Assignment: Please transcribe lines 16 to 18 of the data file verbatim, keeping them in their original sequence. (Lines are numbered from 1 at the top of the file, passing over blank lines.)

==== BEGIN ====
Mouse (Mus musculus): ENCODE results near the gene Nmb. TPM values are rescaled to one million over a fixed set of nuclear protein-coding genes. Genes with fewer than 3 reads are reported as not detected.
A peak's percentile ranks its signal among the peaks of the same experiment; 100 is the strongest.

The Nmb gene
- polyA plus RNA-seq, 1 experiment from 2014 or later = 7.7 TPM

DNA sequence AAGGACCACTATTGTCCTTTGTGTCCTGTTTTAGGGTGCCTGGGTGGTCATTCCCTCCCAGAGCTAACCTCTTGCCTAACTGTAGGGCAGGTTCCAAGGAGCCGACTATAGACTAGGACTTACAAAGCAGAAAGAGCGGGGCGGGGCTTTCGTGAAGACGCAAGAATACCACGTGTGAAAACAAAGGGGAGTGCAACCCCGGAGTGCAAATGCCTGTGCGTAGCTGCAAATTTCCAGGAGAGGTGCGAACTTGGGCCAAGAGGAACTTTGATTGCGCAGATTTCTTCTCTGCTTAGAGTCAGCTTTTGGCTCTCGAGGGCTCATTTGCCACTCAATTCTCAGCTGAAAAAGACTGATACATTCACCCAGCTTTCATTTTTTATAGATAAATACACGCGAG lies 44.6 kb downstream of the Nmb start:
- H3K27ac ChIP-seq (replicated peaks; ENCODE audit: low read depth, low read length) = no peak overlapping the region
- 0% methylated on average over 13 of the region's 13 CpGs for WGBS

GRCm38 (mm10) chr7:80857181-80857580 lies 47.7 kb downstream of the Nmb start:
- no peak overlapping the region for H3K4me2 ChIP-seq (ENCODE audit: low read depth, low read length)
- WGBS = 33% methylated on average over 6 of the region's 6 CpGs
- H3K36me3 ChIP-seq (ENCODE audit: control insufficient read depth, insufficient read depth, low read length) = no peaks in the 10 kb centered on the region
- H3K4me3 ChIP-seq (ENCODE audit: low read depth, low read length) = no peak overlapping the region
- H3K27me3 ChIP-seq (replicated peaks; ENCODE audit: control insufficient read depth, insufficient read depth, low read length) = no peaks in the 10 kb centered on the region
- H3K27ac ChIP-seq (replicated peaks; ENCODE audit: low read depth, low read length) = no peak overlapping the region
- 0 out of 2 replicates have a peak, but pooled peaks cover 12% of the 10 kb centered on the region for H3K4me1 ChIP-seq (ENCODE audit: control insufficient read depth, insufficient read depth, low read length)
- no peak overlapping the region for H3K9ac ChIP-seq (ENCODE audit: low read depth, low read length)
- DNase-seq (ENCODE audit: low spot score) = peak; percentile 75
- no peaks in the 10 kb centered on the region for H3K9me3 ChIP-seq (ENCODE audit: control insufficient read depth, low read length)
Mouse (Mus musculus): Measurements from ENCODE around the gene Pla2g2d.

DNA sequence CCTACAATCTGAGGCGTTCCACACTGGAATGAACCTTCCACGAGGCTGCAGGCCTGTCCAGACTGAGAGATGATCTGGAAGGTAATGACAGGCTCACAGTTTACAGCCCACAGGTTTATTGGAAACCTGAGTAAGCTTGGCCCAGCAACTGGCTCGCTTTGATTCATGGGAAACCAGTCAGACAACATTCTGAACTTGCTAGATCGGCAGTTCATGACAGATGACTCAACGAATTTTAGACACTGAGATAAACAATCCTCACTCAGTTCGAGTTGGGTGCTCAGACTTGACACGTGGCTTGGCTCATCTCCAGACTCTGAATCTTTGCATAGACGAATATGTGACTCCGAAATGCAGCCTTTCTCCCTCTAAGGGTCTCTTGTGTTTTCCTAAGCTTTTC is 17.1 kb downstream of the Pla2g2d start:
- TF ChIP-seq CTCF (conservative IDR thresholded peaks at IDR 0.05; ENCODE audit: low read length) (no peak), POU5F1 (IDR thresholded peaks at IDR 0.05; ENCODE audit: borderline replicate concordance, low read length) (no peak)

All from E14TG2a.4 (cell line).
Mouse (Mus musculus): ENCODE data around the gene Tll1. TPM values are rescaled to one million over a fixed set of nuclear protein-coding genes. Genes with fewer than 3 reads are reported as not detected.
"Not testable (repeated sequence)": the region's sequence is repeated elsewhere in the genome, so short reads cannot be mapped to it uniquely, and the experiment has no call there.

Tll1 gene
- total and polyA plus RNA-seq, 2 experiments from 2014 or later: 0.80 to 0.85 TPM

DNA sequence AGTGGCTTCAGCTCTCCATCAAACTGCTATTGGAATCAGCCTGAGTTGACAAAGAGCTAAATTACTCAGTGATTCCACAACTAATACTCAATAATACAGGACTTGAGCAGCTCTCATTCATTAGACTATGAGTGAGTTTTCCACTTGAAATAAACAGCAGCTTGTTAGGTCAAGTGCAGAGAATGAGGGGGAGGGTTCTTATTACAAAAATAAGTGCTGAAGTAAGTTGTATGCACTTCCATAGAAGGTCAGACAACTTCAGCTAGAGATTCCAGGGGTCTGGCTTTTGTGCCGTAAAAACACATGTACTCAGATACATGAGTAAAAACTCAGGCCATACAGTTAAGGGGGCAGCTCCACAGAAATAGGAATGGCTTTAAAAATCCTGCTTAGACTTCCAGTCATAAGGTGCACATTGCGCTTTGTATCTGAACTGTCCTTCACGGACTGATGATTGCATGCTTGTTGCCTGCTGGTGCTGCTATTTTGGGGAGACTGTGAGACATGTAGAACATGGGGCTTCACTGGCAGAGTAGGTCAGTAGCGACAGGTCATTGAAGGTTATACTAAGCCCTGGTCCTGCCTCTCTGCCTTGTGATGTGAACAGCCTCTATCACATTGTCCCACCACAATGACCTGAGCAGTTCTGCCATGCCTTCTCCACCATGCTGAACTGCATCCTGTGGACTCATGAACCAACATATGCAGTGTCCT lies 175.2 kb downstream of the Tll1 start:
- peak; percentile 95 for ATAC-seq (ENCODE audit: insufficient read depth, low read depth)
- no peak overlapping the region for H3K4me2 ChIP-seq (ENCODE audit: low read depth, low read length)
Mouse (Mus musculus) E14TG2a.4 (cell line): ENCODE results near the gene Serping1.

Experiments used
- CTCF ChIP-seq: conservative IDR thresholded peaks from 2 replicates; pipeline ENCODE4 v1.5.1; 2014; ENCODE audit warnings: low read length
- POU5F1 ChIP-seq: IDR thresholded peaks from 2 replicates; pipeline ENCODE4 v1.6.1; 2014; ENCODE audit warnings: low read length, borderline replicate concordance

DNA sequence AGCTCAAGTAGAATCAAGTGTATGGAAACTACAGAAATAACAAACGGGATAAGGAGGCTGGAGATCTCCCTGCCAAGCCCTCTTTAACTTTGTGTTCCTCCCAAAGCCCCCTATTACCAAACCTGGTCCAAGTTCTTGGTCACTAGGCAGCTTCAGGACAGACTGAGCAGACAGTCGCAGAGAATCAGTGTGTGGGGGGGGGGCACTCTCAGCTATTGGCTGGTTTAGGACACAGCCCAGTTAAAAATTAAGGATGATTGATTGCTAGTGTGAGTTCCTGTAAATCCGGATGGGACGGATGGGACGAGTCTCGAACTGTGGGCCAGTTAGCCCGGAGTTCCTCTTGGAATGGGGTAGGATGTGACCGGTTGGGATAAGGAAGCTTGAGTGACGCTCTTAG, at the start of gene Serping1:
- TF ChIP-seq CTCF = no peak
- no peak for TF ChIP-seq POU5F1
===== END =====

- no peak overlapping the region for H3K9ac ChIP-seq (ENCODE audit: low read depth, low read length)
- DNase-seq (ENCODE audit: low spot score) = peak; percentile 75
- no peaks in the 10 kb centered on the region for H3K9me3 ChIP-seq (ENCODE audit: control insufficient read depth, low read length)